Now, for those of you who like to draw from life, remember this is an exercise. And, life drawing is a form of memory drawing. Consider this, drawing from life is “look, remember, draw, look, remember, draw” and repeat. Unless you are doing a blind contour drawing, it might be said that you are doing “memory” drawing pretty much anytime you draw from life. In this case, you are holding a bit of information in your memory for a short time rather than the time I took to do my 20 minute memory drawing.
Since I mentioned life drawing, I thought I’d talk about abstract drawing for a paragraph. Drawing from memory is one way to “abstract” the essence of the subject. You simplify; you remember the main movement, gesture, color, or shape. That something that you remember can become a point of departure for a stylized, abstracted design. The memory of people, nature or things observed in life becomes the source of inspiration, improvisation and intuition.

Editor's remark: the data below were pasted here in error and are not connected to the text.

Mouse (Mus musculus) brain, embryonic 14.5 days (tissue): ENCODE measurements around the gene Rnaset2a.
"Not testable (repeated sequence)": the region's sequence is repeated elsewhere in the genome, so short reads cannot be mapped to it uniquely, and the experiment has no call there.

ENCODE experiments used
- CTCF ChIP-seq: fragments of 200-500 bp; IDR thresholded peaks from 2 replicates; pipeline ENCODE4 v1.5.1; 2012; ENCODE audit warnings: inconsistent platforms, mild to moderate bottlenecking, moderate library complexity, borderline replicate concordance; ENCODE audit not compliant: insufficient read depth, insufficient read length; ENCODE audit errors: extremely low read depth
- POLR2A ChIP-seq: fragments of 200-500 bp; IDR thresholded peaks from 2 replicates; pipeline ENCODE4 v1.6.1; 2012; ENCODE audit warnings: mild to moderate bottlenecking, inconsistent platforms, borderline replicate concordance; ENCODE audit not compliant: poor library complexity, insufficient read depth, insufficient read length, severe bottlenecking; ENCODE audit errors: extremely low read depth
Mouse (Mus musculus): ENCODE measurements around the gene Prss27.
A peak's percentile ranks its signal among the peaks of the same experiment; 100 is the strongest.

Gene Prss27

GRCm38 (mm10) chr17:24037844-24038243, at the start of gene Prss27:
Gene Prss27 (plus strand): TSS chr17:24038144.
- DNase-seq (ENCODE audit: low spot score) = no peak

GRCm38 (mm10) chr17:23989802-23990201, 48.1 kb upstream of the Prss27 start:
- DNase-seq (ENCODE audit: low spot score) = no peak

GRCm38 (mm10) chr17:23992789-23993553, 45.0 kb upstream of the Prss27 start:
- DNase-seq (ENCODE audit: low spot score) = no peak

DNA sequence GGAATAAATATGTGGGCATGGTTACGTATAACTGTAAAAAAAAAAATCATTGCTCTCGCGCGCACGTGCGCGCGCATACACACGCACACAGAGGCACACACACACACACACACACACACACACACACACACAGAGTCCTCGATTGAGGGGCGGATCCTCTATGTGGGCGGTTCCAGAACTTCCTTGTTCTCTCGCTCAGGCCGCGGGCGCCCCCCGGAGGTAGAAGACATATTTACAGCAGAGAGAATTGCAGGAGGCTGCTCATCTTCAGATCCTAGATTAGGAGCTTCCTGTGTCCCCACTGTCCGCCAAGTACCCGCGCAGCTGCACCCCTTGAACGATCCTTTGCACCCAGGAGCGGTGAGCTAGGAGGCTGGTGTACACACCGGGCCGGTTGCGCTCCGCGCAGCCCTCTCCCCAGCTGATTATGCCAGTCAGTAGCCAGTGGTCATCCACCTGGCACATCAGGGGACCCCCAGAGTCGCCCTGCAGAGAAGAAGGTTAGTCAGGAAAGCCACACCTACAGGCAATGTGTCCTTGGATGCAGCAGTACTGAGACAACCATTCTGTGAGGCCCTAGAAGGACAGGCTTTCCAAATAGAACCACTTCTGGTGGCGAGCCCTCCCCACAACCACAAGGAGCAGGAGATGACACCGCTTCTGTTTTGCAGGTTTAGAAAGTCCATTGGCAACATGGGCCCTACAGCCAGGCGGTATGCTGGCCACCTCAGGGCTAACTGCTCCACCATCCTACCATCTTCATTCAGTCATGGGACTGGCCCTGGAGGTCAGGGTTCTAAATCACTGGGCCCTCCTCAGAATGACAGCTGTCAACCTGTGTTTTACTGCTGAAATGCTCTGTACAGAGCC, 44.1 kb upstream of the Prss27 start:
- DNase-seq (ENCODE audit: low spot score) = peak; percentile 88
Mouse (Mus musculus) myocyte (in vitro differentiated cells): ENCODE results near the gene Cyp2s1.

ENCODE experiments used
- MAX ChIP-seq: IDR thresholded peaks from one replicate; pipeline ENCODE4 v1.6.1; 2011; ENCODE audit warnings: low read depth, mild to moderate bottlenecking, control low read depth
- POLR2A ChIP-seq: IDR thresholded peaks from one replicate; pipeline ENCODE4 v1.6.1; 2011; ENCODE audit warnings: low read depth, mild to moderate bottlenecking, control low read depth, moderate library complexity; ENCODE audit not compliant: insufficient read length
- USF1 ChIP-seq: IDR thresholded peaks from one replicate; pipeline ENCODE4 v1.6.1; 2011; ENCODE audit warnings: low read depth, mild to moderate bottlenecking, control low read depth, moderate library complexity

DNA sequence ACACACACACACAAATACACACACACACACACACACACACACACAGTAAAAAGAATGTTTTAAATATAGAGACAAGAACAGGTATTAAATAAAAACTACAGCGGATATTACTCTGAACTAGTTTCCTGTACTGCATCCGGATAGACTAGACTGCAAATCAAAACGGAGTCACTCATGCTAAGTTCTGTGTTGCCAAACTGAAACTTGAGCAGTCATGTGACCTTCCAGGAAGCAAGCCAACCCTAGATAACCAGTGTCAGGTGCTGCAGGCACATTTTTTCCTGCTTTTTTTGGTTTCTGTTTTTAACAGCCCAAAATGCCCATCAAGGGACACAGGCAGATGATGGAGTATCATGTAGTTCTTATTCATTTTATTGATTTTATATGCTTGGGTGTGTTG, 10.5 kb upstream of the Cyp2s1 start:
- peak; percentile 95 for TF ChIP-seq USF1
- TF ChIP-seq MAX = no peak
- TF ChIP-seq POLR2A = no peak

How Memory Drawing Influenced My Artwork.
So, how did this memory drawing have an effect on my artwork? After awhile, I found that I saw interesting shapes while drawing. I gradually freed myself from trying to recreate my subject and started experimenting. Drawing became a type of dialogue between me, my memory, my drawing and my imagination. I can best describe the process as a “push and pull” type of drawing: pushing lines and shapes one way; then pulling them an opposite. I work this way until I gain traction and the drawing emerges on the paper.
Variations on a Theme.